January 13, 2017 12:40 am
Updated: January 23, 2017 2:59 am

If you want to help people with breast cancer, ‘share photos like this one’

Designer Corrine Ellsworth Beaumont made this poster in an effort to show people what breast cancer symptoms look like, as part of the "Know Your Lemons" campaign.

Know Your Lemons/Corrine Ellsworth Beaumont
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“Know your lemons.”

It’s a message that Facebook user Erin Smith Chieze circulated on Tuesday, in response to a breast cancer campaign that she said doesn’t go far enough to educate people about the disease.

The campaign saw people post pictures of hearts to promote breast cancer awareness, like the Facebook status below.

This message circulated on Facebook in an effort to promote breast cancer awareness in the week of Jan. 10, 2017.

Facebook

Chieze had a different idea, in a Facebook post that would be shared over 25,000 times as of Thursday night.

A picture of lemons.

In the post, Chieze recounted that she once saw a picture on Facebook that showed her what breast cancer could really looked like.

Then, in December 2015, she found an indentation in her breast that “looked like one of those pictures.”

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She was diagnosed with the illness five days later. She would learn the following month that the cancer had reached stage 4, in which it spreads to other parts of the body.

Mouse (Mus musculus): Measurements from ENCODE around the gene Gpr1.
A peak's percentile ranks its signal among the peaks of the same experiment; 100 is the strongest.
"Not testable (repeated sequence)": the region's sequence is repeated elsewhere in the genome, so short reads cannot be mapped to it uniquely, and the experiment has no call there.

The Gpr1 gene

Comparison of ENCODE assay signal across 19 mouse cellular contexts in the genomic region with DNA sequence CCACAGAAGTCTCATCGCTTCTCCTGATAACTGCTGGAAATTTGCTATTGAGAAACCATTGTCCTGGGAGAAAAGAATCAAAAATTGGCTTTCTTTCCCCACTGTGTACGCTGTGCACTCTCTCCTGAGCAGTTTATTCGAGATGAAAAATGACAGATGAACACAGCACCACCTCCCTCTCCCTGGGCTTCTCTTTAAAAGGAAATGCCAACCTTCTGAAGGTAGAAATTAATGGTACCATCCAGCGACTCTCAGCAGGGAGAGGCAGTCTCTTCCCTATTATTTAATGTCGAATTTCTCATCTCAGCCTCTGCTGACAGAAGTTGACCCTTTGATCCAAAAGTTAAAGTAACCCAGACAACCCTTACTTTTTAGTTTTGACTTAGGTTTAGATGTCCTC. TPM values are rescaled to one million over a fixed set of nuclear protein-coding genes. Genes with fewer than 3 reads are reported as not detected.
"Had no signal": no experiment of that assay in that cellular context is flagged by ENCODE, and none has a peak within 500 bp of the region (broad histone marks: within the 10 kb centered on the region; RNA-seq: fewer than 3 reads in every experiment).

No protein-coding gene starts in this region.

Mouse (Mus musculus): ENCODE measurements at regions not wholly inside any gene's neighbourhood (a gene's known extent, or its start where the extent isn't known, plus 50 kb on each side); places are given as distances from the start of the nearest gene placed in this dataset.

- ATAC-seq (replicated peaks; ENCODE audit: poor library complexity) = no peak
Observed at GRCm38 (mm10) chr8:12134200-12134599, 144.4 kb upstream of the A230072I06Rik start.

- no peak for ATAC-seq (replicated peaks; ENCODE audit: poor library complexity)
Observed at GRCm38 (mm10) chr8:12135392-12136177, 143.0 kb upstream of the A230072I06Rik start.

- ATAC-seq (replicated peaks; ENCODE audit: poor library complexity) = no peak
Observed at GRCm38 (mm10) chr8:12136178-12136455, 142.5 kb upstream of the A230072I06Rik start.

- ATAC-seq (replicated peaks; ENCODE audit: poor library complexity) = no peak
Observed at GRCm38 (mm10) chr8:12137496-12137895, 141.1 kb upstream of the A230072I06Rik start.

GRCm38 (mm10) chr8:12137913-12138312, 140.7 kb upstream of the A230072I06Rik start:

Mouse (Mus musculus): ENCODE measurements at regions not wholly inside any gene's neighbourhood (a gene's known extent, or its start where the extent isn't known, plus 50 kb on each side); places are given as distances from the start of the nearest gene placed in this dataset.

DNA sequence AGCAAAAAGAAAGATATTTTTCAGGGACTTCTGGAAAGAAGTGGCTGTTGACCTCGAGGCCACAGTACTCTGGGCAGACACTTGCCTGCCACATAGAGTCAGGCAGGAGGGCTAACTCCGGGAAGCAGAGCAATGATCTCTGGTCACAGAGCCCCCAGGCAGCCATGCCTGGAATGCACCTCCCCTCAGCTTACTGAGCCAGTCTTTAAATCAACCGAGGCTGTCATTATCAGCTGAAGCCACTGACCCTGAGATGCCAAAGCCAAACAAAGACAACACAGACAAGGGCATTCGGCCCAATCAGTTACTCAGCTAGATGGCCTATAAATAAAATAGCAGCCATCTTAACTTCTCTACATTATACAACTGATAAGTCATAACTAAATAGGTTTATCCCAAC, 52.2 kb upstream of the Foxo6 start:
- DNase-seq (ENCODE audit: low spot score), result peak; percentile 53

READ MORE: These are the other breast cancer symptoms you should be aware of

With the post, she included a picture that showed 12 lemons in a crate. Each one had distinctive features that helped to illustrate breast cancer symptoms, such as indentation, dimpling, bumps and new fluid.

The photo was produced by the #KnowYourLemons campaign, which was started by designer Corrine Ellsworth Beaumont.

She founded the Worldwide Breast Cancer charity, which promotes awareness of the disease by using “clever, thoughtfully designed materials to improve early detection.”

#KnowYourLemons aimed to show breast cancer symptoms in a way that appeals to a diverse audience — a tactic that is “critical in saving lives,” the charity wrote in a Facebook note.

“With lemons as a friendly stand-in for the breast, it makes it easy to show symptoms without being censored,” the note added.

READ MORE: Woman pushes for more research funding in fight against breast cancer

And Chieze, for one, feels images like these are more effective than heart emojis.

“If you want to truly help people WITH cancer, or those who will GET cancer, share photos like this one,” she said.

Watch below: Some say a popular video on Facebook is a great way to raise awareness because there’s more to breast cancer than lumps. Su-Ling Goh reports.

© 2017 Global News, a division of Corus Entertainment Inc.

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